No, Slovakia is not located by the sea and the capital of Slovakia is not Ljubljana. No, Czechoslovakia has not existed for many years, and no, Slovakia has never been a part of Yugoslavia. Slovakia, is a landlocked country in Central Europe and is often confused with Slovenia or simply forgotten. What a pity, because Slovakia definitely has so much to offer one would never think off.
Beautiful landscapes full of green meadows, numerous castles and palaces, breathtaking mountains with deep forests, and small towns with medieval flair, where culture and tradition are important.
If you want to experience something extraordinary and original, then Slovakia is the right destination for you. The country has so many hidden magical places just waiting to be discovered by you.
Bratislava is the center of Slovakia and is located on the Danube river, which reaches a width of up to 300 meters when passing through Bratislava. In the city center, four imposing bridges lead over the Danube river.
Politics, culture and economy live here. Around half a million inhabitants liven up the city, there is even an airport and generally good connections. If you want to explore the city, you should take a day or two. The city center, a historical place with lots of architecture and medieval flair, is particularly worth seeing. Tourists can marvel at small and large sights everywhere here.
Just a bit of scenery – Bratislava Castle
Bratislava Castle (Slovak: Bratislavský hrad, IPA: [ˈbɾatislaʊ̯skiː ˈɦɾat] (listen); German: Pressburger Burg; Hungarian: Pozsonyi vár) is the main castle of Bratislava, the capital of Slovakia. The massive rectangular building with four corner towers stands on an isolated rocky hill of the Little Carpathians directly above the Danube river in the middle of Bratislava. Because of its size and location, it has been a dominant feature of the city for centuries.
Food and Brewery – A Highlight what deserves attention
Yes, this place the Bryndzové halusky (in German Brimsennocken) were eaten at Patronsky Pivovar / Patrons’ Brewery Bub. Sitting there and studying the Patrons’ Newsletter available in Slovak and English, shows the attention, service and focus to their customers. In these September days when visiting the place proved, Patronsky maintains the highest quality. This is a place one will say ‘you meet twice in life’. Download the newsletter available as a pdf.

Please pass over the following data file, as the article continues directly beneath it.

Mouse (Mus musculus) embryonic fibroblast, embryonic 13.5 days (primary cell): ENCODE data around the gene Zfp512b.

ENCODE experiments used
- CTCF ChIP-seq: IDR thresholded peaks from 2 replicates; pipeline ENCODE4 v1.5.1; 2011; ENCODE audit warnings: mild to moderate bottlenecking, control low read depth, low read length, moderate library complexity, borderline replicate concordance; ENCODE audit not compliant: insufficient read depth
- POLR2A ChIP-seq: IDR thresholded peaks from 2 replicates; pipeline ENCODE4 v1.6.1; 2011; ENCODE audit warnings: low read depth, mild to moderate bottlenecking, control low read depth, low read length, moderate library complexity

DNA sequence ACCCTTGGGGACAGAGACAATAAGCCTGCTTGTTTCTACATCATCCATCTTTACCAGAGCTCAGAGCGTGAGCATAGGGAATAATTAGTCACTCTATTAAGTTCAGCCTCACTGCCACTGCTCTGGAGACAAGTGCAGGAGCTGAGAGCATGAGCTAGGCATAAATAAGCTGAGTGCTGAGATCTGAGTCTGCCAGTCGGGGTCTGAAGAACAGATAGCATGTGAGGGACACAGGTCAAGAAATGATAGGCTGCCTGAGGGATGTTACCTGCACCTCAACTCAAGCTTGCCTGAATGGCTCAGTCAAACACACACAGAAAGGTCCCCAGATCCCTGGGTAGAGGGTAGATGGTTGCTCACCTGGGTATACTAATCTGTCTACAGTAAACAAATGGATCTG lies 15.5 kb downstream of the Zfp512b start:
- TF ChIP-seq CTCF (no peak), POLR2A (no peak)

The National dish is heavy and honest- Try Bryndzové halusky at least once a time in your life
To take the feeling of Slovakia with you, you should definitely try the typical Slovak Bryndzové halusky (in German Brimsennocken). Bryndzové halusky is the national dish of Slovakia. The cams are made from potatoes and flour, which are mixed in a pan with melted bryndza. Bryndza is a traditional Slovak cheese that resembles the sheep’s cheese one might know from Slovakia. The rule is – the more potatoes and bryndza, the better.
The dish is served with bacon and stew (when you are a veggie, just remove it, or order it without it), it may remind you of cheese Spätzle, but it tastes quite different. For the complete Slovak menu, you should add a whey drink.
Bryndzové halusky, as well as many other typical Slovak dishes are not an easy diet. The Germans say “leichte Kost” but their is no real good translation to English. Meaning: It is a challenge when you empty the plate, because it is delicious but the hearty diet sometime, depending on your day, can happen be hard on your stomach. That is not a rule or assured, but you have to feel for it and sure after a 3 hours walk, I believe your system is ready for such a “heavy weight, Sumo meal”. That is why the Slovaks like to drink a digestive cup usually before, during and after the meal. Of course, all for the health aspects when dining out. The service will certainly offer you Slivovica, a Slovak fruit brandy from plums, or Borovicka, a Slovak spirit made of juniper berries, which you should better accept for your stomach’s sake!
Bratislava Citi Center
You can start your tour with a walk through the city center and the historic center while enjoying the architecture with its medieval flair. You will surely pass the Cumil (Gaffer), which is a bronze statue that looks out of a gully. During “standard tourism times”, Chinese tourists completely surround it with little chance of having a clear view of it. While my tour was during the Covid-19 pandemic days the streets were almost empty so I had the ‘Cumil for me alone. Also, unlike others, I did not stumble on it if one walks home at night from the many bars in the city center. Since even one or the other bicycle and motorcycle has hit the statue, there is a big warning sign next to the Cumil, which says “Man at Work”. Well, whether he’s really working or not, we could discuss that, but he’s certainly happy when women walk by with short skirts.
During your explorations, you shouldn’t miss the main square or the ‘Michaels Gate‘ (Michalská brána). You can finalize your walk on the Danube riverbank and sip a Slovak Radler, which has the same name in Slovak language as the German original. The term Radler became international anyway as the mixture of beer and lemon soda is famous for decades. The Slovak version tastes much more tangy than the German original.
Another striking building in Bratislava is the UFO Restaurant, which towers over the SNP bridge. As it is one of the tallest structures in the city, it is hard to miss.